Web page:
ClickHouse on Kubernetes – Part 3 | Running ClickHouse cluster on Google Kubernetes Engine

sakthi.sri
Posted on December 1, 2022

Kubernetes orchestration simplifies many common operational concerns like scheduling, auto-scaling, and failover. Usually, databases that support replication, sharding, and auto-scaling are well-suited for Kubernetes. ClickHouse and Kubernetes can perform better together.

At ChistaData, we are interested in writing the following series of blogs to explain the ClickHouse on Kubernetes topic.

  • ClickHouse on Minikube
  • ClickHouse on Google Kubernetes Engine ( GKE )
  • ClickHouse on Amazon Elastic Kubernetes Service ( Amazon EKS )

This is the third part of the series. You can find the previous parts below.

In this blog post, we will explain the complete details of the Installation and configuration process of the ClickHouse cluster on Google Kubernetes Engine.

Overview of the Setup:

To complete the setup, we need to work on the following steps.

  • Enable the Kubernetes Engine API
  • Gcloud cli Installation
  • Kubectl Installation
  • Install Auth plugin
  • Create the GKE Cluster
  • Gcloud Configurations
  • Cloning ClickHouse cluster configs and configurations
  • Testing the connections and cluster status

Enable the Kubernetes Engine API

The first step we would say is to login your Google Cloud account and enable the Kubernetes Engine API as shown below.

Once the API enabled, we are able to create the GKE cluster.

Gcloud CLI Installation

The Google Cloud CLI is a set of tools to create and manage Google Cloud resources. You can use these tools to perform many common platform tasks from the command line or through scripts and other automation. The following steps can be used to install the gcloud cli on Ubuntu servers.

sudo apt-get install apt-transport-https ca-certificates gnupg
echo "deb [signed-by=/usr/share/keyrings/cloud.google.gpg] https://packages.cloud.google.com/apt cloud-sdk main" | sudo tee -a /etc/apt/sources.list.d/google-cloud-sdk.list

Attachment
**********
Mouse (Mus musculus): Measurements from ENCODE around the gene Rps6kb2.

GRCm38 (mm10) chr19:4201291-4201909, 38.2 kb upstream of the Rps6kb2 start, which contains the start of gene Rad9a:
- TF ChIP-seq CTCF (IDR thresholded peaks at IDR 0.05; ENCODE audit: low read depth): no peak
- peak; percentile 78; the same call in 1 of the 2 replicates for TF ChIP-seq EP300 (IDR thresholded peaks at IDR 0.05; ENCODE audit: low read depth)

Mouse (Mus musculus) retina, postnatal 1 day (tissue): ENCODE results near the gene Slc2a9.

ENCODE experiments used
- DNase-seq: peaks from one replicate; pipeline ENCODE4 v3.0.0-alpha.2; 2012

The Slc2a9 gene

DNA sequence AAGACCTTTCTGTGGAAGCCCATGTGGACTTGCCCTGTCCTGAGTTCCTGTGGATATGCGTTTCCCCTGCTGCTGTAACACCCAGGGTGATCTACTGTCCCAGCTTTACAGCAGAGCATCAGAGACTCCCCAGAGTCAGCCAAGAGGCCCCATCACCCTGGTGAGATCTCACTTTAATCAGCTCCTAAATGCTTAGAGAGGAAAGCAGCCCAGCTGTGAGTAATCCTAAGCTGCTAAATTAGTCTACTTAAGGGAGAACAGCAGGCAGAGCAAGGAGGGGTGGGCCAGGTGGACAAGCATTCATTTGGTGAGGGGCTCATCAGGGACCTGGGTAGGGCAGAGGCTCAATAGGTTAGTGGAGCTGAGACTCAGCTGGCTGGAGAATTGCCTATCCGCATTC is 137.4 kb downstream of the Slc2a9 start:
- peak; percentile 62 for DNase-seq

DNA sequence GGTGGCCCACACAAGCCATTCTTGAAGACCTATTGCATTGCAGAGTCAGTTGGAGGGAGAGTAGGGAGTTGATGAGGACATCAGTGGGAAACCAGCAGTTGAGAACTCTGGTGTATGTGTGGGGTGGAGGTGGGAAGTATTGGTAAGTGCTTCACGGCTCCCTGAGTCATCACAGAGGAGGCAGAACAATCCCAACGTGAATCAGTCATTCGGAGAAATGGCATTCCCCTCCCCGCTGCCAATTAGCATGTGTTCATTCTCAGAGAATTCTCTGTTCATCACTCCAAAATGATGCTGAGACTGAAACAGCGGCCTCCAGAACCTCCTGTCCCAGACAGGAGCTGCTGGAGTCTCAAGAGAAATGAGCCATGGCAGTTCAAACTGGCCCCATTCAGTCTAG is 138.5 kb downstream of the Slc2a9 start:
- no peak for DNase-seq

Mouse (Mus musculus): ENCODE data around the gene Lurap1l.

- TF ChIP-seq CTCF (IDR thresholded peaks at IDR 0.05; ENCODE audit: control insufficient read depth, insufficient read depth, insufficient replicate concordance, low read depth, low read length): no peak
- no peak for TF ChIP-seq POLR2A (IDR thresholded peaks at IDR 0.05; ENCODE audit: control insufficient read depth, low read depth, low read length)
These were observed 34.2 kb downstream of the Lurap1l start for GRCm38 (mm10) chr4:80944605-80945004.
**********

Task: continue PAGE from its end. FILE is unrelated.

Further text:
curl https://packages.cloud.google.com/apt/doc/apt-key.gpg | sudo apt-key --keyring /usr/share/keyrings/cloud.google.gpg add -
sudo apt-get update
sudo apt-get install google-cloud-cli

Ref: https://cloud.google.com/sdk/docs/install#deb

Kubectl Installation:

The Kubernetes command-line tool, kubectl, allows you to run commands against Kubernetes clusters. The following steps can be used to install the “kubectl” client tool.

sudo curl -fsSLo /usr/share/keyrings/kubernetes-archive-keyring.gpg https://packages.cloud.google.com/apt/doc/apt-key.gpg
echo "deb [signed-by=/usr/share/keyrings/kubernetes-archive-keyring.gpg] https://apt.kubernetes.io/ kubernetes-xenial main" | sudo tee /etc/apt/sources.list.d/kubernetes.list
sudo apt-get update
sudo apt-get install -y kubectl

Install Auth plugin:

“google-cloud-sdk-gke-gcloud-auth-plugin” is the authentication plugin used to authenticate the GKE cluster and generate the GKE related tokens. It can be installed by using the following command.

apt-get install google-cloud-sdk-gke-gcloud-auth-plugin

Create the GKE Cluster

Now, we have installed the requirements. The next step is, need to create the GKE cluster on the console. Follow the below steps to create the GKE cluster.

Search “Kubernetes” on the search tab then choose the “Kubernetes Engine” topic.

Then click on the “CREATE” option. it will displays to options ( Autopilot & Standard ). You can choose any of these. We used to choose the “Standard” option. Choosing the “, Autopilot” option will enable automatic management from GKE.

Once you select the mode, It will redirect to the configuration page. There you can choose the cluster name, node configurations, security, networking, etc. Once you have configured everything, click the “CREATE” button below.

Note: Make sure you have the enough Quotas to create the cluster. otherwise, you will get the errors.

Once you clicked on the “CREATE” button, you can see the progress of the cluster creation. It might take some 5 – 10 minutes for the entire configuration.